Government must simplify taxes to tackle tax avoidance, says ICAS

anton-manifesto-launch

25 March 2015

ICAS calls on the next government to "get serious" on simplifying the UK's 20,000-plus pages of Tax Code.

ICAS has called on the next government to "get serious" on simplifying the UK's 20,000-plus pages of Tax Code.

This would be one key step towards reducing tax avoidance.

The call for action came as ICAS launched its Manifesto for the General Election at Westminster on Wednesday (25 March), following an election debate involving leading politicians.

ICAS said that last week's 2015 Budget underlined how unwieldy our tax system has become, adding reliefs for orchestras and complex changes to personal tax for savers through the new Personal Savings Allowance. There are now more than 1,000 tax reliefs and exemptions, forming a part of a Tax Code that is more than 20,000 pages long.

The professional body, which represents more than 20,000 Chartered Accountants operating across the UK and worldwide, believes that if the next government is to be serious about reducing tax avoidance it must play its part by radically simplifying the Tax Code.

The current government created the Office of Tax Simplification (OTS) in June 2010. ICAS believes it has delivered excellent work and is calling on the next government to ensure it is continued and properly resourced.

Speaking from Westminster, Anton Colella, Chief Executive of ICAS, said:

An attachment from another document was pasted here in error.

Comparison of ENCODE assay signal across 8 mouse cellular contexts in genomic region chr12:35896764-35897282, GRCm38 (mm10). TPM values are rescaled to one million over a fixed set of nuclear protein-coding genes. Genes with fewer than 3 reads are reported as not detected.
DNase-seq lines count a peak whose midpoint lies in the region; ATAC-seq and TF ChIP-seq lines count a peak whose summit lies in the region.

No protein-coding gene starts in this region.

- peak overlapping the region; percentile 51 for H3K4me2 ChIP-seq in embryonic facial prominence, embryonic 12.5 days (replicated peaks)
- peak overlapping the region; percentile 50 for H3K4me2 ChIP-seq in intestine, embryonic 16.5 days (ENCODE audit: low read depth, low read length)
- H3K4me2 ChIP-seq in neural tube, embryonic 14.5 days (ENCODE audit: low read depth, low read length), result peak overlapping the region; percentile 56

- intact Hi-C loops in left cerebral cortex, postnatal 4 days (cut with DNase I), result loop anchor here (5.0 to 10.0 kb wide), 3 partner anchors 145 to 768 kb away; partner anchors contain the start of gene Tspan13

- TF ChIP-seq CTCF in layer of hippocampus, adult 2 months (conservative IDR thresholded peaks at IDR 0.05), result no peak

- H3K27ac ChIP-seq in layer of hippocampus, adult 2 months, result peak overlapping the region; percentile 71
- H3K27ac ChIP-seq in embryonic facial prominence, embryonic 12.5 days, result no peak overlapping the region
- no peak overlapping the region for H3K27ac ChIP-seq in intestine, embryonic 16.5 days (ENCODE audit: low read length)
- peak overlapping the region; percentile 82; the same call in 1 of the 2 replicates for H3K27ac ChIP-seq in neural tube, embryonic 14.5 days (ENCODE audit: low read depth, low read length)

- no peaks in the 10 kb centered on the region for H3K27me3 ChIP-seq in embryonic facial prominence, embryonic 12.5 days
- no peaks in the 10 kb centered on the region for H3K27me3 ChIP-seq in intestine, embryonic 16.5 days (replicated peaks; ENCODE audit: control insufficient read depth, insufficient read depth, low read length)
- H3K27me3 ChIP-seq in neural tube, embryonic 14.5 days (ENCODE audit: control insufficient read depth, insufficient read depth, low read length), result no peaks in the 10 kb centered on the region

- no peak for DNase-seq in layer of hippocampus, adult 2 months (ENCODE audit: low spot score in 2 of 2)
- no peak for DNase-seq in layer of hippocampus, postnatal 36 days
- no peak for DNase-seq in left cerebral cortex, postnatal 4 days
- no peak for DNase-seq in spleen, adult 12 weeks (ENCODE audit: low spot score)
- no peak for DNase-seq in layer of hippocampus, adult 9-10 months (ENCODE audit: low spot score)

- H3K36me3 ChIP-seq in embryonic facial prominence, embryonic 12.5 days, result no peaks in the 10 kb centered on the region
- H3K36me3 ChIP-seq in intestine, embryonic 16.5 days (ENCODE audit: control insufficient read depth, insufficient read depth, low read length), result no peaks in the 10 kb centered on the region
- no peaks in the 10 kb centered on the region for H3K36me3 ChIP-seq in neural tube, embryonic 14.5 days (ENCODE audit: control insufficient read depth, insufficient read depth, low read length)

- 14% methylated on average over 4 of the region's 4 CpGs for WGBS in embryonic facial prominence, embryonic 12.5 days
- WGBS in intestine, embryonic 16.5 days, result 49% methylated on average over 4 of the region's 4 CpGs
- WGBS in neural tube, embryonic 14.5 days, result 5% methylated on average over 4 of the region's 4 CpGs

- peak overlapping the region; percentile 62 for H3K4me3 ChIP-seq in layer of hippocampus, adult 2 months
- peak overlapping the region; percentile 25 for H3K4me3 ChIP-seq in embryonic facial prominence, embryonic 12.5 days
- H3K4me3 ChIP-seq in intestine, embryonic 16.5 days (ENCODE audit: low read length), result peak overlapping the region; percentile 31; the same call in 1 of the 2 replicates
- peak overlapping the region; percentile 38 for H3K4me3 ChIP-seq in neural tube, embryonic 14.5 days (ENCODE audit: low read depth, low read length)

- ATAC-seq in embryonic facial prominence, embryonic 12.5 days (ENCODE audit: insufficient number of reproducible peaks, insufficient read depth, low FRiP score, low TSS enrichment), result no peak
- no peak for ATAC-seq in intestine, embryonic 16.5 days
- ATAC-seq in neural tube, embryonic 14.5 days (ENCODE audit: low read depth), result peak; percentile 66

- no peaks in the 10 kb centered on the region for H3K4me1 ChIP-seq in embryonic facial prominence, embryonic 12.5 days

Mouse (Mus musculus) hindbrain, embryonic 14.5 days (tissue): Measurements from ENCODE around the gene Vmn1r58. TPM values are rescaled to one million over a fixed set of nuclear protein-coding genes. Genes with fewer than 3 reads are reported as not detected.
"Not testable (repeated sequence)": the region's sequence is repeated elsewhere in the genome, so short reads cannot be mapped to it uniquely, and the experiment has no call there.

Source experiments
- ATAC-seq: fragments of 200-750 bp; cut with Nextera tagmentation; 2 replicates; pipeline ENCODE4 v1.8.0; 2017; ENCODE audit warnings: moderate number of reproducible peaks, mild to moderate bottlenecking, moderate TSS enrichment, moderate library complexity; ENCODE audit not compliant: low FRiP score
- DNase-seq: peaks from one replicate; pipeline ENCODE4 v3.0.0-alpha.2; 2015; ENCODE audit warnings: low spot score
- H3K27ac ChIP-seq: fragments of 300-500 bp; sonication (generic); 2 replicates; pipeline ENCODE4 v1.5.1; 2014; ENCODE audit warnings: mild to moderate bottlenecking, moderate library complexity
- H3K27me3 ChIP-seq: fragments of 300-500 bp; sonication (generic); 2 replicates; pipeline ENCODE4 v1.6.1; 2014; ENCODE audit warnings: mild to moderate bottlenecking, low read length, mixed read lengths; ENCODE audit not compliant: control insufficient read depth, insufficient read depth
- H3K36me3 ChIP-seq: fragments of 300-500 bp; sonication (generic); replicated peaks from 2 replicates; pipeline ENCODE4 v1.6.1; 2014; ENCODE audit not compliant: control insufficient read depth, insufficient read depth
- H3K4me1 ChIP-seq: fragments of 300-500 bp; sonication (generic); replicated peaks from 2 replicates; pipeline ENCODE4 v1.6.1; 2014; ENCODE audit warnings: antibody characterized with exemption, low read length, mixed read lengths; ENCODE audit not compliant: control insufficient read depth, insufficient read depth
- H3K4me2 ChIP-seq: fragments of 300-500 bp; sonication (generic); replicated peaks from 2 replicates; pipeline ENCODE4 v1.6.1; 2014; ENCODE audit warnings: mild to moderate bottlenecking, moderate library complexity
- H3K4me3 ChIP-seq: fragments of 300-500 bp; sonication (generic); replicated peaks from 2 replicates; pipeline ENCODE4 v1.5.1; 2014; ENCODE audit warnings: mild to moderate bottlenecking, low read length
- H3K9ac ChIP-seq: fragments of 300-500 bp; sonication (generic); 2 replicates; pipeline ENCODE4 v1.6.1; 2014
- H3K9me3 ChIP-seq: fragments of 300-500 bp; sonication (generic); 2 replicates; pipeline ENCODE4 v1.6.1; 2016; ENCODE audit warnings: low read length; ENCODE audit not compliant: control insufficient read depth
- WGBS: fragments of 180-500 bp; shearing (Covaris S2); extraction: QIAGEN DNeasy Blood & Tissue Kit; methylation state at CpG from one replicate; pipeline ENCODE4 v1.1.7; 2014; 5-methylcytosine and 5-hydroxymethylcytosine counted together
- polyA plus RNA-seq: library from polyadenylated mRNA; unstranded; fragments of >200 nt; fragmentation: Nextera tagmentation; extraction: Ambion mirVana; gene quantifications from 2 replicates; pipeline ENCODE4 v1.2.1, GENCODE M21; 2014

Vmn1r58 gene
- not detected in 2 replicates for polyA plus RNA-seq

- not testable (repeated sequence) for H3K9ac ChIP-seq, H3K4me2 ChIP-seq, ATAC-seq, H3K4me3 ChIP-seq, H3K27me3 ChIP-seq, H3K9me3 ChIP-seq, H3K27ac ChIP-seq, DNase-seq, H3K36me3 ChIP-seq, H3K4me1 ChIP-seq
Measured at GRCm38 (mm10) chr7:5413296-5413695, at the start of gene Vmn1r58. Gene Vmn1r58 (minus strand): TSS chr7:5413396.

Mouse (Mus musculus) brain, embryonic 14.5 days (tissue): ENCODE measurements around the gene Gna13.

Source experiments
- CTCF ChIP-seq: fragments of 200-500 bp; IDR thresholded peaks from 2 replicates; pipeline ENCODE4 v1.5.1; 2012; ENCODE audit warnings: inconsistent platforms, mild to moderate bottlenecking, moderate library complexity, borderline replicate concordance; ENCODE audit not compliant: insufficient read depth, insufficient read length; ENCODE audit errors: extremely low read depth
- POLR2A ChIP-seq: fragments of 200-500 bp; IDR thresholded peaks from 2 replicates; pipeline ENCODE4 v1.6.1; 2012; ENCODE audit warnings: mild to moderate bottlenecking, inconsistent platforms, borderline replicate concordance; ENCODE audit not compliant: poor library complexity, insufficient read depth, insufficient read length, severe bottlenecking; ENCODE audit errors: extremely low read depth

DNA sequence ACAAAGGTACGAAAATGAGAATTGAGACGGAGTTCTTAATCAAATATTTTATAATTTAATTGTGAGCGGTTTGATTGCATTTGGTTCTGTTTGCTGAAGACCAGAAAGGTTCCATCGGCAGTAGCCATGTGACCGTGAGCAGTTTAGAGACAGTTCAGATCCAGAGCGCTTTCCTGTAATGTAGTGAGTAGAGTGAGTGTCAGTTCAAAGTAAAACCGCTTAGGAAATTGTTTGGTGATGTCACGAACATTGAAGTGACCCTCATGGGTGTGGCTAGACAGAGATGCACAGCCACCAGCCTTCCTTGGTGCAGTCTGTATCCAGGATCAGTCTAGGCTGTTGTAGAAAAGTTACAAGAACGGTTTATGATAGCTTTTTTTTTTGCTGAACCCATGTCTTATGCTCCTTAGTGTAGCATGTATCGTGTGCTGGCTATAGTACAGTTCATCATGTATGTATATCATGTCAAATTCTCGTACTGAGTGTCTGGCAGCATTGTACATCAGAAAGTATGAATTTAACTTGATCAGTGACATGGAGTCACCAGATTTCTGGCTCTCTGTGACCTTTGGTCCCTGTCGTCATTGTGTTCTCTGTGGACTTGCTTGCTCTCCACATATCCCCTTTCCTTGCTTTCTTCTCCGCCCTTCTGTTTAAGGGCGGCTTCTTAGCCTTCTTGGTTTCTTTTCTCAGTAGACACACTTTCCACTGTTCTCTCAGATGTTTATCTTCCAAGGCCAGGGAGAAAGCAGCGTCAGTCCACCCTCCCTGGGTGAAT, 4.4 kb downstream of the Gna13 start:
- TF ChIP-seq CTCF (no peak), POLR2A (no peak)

"The time has now come for the next government to draw a line in the sand and get serious about simplifying Britain's tax laws. Every political party is talking about tax avoidance, but one important element that lies in their hands is simplifying Britain's Tax Code.

"This will bring much needed clarity to the grey areas of avoidance.

"The next government must stop tinkering by adding yet more reliefs and start tackling the complexity of it all.

"All governments talk about simplifying taxes. The problem is that none have tackled the issue head on. We believe the next government must put action ahead of words in the public interest."

Mr Colella was speaking as ICAS launched its manifesto "Counting on Change" for the 2015 General Election at Westminster, which called for a range of measures to build a more sustainable economy for the future.

The document also calls for: 

  • Wider availability of finance for SMEs.
  • A pensions system that will endure for the long term.
  • Better protection for consumers of Accountancy Services.

Topics

  • Tax
  • Media releases
  • Political landscape
  • Development of the profession

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